Base metals will dissolve in the ammonium chloride solution, while the platinum group metal, fall from the ingot as an ammonium chloride platinum group salt "slime"--a metallic mud containing the platinum group metals desired.
The slime "phase" is then reacted with ammonium hydroxide to dissolve the platinum group ammonium chloride salts.
If it is desired to recover the platinum salt back into a solid pure form, a known selective precipitant, such as hydrazine, may be added to turn the dissolved platinum salts into a solid pure form. Hydrazine sulfate is the preferred form of hydrazine.
By use of the present process, the platinum group metal content can be enriched from less than 1 wt % to over 99 wt %. Final purity is not effected by the original impurity.
The ammonium chloride electrolyte used in the practice of the present invention is present in sufficient concentration under the electrolyte conditions used to convert the platinum group metal into an ammonium chloride platinum group salt slime. The ammonium chloride electrolyte can preferably be maintained at a wide range of pH conditions and temperatures. Ambient temperature conditions and 6-8 pH are typical. Higher temperatures will produce faster results.
Typically the ammonium chloride electrolyte would be at saturation; However, lower concentrations can also be used.
The process of the present invention can be performed in standard electrolytic cells such as used in the laboratory or for commercial refining. Examples include a thumb cell, moebius cell, or cells of the general type set forth in my prior patents.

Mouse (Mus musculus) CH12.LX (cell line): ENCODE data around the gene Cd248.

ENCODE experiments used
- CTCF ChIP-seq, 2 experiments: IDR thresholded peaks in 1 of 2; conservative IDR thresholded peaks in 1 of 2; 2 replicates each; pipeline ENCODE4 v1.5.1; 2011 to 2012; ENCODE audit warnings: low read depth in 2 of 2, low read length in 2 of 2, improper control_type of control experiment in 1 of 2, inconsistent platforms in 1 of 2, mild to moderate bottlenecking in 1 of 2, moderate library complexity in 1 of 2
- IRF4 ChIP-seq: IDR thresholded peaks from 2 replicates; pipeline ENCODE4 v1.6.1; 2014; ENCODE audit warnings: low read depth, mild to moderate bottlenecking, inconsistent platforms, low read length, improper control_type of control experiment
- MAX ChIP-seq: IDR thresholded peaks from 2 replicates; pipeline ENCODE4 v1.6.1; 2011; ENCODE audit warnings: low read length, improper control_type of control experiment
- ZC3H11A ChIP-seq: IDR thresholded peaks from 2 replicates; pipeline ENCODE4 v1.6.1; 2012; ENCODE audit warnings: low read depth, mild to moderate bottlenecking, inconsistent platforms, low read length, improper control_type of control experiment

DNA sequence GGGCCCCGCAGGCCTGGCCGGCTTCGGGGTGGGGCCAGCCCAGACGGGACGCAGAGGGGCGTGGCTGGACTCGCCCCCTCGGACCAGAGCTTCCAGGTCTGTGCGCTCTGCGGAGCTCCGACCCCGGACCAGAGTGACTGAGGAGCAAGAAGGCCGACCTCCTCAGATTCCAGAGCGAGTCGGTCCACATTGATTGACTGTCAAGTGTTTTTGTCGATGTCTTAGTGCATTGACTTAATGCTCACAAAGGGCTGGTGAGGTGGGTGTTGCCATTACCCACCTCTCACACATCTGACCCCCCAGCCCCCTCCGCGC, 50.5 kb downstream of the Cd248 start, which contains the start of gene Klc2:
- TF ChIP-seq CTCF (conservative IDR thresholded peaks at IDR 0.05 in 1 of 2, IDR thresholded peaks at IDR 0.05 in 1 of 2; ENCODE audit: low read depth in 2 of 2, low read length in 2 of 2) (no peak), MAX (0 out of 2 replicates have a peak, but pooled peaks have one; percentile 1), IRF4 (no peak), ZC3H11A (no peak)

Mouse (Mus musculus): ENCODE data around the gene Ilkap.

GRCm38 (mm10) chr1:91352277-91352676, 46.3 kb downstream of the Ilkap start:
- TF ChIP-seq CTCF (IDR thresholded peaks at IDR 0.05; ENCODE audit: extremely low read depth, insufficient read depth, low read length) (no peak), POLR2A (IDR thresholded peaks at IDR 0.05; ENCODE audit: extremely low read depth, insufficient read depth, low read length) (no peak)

A direct current is applied. Power can be varied over an extremely wide range. Voltages of 10 to 15 volts and amperages of 15 to 25 amps are preferred. At 12 volts and a current of 20 amps, the dissolution rate of he platinum metal will be approximately 1 ounce per hour. Higher amperages will result in faster dissolution of the base metals in the ammonium chloride solution whereas the platinum group metals are separated out as a platinum group chloride salt taking the form of a slime or metallic mud.
The platinum group-containing metal forms the anode of the electrolytic cell. It is preferable to encase the anode in a permeable anode bag to help collect materials within the anode bag.
Such permeable anode bags are well known in the art. They typically are made of standard nylons or corrosion resistant woven fabrics, e.g., polyesters, cotton, etc. The anodes should permit circulation of the electrolyte but be of sufficient fine mesh to enclose the ammonium chloride platinum group salt slime formed in accordance with the present invention. The resultant slime is then contacted with an ammonium hydroxide solution.
When employing an anode bag, after completion of the electrolytic step it is removed from the electrolytic cell. The anode bag may be rinsed out to recover the slime, or alternatively and preferably, put directly into an ammonium hydroxide solution where the platinum group ammonium chloride salts dissolve.
The ammonium hydroxide is preferably at a saturation concentration at ambient temperature, although lesser concentrations and other temperatures can be employed.
The platinum salts thus dissolved in the ammonium hydroxide are then recovered by adding known selective precipitants to the latter, such as hydrazine. The precipitation step is similarly normally conducted at room temperature, although other temperatures may be employed in accordance with the precipitant used.
While an anode bag has been described for keeping the electrolytic slime produced at the anode-ingot separate from any other solids, any method which accomplishes this objective is acceptable.
While particular embodiments of the present invention have been described, variations of details may be made without departing from the invention as defined in the appended claims.